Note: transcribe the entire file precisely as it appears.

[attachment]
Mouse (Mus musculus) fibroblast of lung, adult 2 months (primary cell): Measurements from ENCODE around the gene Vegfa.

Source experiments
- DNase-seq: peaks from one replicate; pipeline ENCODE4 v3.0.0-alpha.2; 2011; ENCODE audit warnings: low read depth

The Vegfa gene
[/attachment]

Mouse (Mus musculus) fibroblast of lung, adult 2 months (primary cell): Measurements from ENCODE around the gene Vegfa.

Source experiments
- DNase-seq: peaks from one replicate; pipeline ENCODE4 v3.0.0-alpha.2; 2011; ENCODE audit warnings: low read depth

The Vegfa gene